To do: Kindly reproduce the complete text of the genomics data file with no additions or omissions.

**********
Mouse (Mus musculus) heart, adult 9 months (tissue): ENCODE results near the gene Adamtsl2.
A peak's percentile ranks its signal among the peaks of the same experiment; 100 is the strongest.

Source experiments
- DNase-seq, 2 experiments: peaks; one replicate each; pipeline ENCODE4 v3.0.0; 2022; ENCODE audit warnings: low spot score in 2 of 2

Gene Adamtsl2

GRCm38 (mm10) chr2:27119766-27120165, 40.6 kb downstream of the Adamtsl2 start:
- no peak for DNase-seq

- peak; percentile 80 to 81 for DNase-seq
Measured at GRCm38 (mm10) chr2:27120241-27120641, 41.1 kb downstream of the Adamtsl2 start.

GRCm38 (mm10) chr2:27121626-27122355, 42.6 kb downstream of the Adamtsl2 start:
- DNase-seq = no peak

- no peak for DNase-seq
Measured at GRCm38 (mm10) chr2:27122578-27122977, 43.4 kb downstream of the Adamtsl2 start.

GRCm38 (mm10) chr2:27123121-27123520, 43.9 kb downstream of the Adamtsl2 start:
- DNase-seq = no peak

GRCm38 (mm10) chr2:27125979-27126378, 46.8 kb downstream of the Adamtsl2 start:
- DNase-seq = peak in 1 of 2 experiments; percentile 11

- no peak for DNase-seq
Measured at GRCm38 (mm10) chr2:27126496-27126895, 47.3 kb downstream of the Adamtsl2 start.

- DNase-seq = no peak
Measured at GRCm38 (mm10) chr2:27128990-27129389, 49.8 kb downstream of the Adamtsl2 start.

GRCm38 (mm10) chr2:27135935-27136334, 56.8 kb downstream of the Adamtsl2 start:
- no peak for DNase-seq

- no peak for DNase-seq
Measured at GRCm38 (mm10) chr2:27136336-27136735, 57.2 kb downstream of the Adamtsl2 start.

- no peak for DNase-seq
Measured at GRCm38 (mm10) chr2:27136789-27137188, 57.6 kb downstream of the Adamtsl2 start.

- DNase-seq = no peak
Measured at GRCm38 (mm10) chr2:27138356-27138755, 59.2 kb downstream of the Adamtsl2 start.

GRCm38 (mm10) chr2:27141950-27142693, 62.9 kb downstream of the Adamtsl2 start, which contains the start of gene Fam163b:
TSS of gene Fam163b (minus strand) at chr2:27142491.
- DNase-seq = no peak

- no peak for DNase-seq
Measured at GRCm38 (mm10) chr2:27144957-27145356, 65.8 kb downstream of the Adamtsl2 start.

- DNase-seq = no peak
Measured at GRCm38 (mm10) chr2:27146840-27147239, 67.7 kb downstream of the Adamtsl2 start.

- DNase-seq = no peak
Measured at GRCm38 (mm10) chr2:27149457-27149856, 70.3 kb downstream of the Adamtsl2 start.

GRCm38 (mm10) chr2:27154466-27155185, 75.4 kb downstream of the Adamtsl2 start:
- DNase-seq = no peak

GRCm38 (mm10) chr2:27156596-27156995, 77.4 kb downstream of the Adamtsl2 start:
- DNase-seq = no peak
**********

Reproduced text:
Mouse (Mus musculus) heart, adult 9 months (tissue): ENCODE results near the gene Adamtsl2.
A peak's percentile ranks its signal among the peaks of the same experiment; 100 is the strongest.

Source experiments
- DNase-seq, 2 experiments: peaks; one replicate each; pipeline ENCODE4 v3.0.0; 2022; ENCODE audit warnings: low spot score in 2 of 2

Gene Adamtsl2

GRCm38 (mm10) chr2:27119766-27120165, 40.6 kb downstream of the Adamtsl2 start:
- no peak for DNase-seq

- peak; percentile 80 to 81 for DNase-seq
Measured at GRCm38 (mm10) chr2:27120241-27120641, 41.1 kb downstream of the Adamtsl2 start.

GRCm38 (mm10) chr2:27121626-27122355, 42.6 kb downstream of the Adamtsl2 start:
- DNase-seq = no peak

- no peak for DNase-seq
Measured at GRCm38 (mm10) chr2:27122578-27122977, 43.4 kb downstream of the Adamtsl2 start.

GRCm38 (mm10) chr2:27123121-27123520, 43.9 kb downstream of the Adamtsl2 start:
- DNase-seq = no peak

GRCm38 (mm10) chr2:27125979-27126378, 46.8 kb downstream of the Adamtsl2 start:
- DNase-seq = peak in 1 of 2 experiments; percentile 11

- no peak for DNase-seq
Measured at GRCm38 (mm10) chr2:27126496-27126895, 47.3 kb downstream of the Adamtsl2 start.

- DNase-seq = no peak
Measured at GRCm38 (mm10) chr2:27128990-27129389, 49.8 kb downstream of the Adamtsl2 start.

GRCm38 (mm10) chr2:27135935-27136334, 56.8 kb downstream of the Adamtsl2 start:
- no peak for DNase-seq

- no peak for DNase-seq
Measured at GRCm38 (mm10) chr2:27136336-27136735, 57.2 kb downstream of the Adamtsl2 start.

- no peak for DNase-seq
Measured at GRCm38 (mm10) chr2:27136789-27137188, 57.6 kb downstream of the Adamtsl2 start.

- DNase-seq = no peak
Measured at GRCm38 (mm10) chr2:27138356-27138755, 59.2 kb downstream of the Adamtsl2 start.

GRCm38 (mm10) chr2:27141950-27142693, 62.9 kb downstream of the Adamtsl2 start, which contains the start of gene Fam163b:
TSS of gene Fam163b (minus strand) at chr2:27142491.
- DNase-seq = no peak

- no peak for DNase-seq
Measured at GRCm38 (mm10) chr2:27144957-27145356, 65.8 kb downstream of the Adamtsl2 start.

- DNase-seq = no peak
Measured at GRCm38 (mm10) chr2:27146840-27147239, 67.7 kb downstream of the Adamtsl2 start.

- DNase-seq = no peak
Measured at GRCm38 (mm10) chr2:27149457-27149856, 70.3 kb downstream of the Adamtsl2 start.

GRCm38 (mm10) chr2:27154466-27155185, 75.4 kb downstream of the Adamtsl2 start:
- DNase-seq = no peak

GRCm38 (mm10) chr2:27156596-27156995, 77.4 kb downstream of the Adamtsl2 start:
- DNase-seq = no peak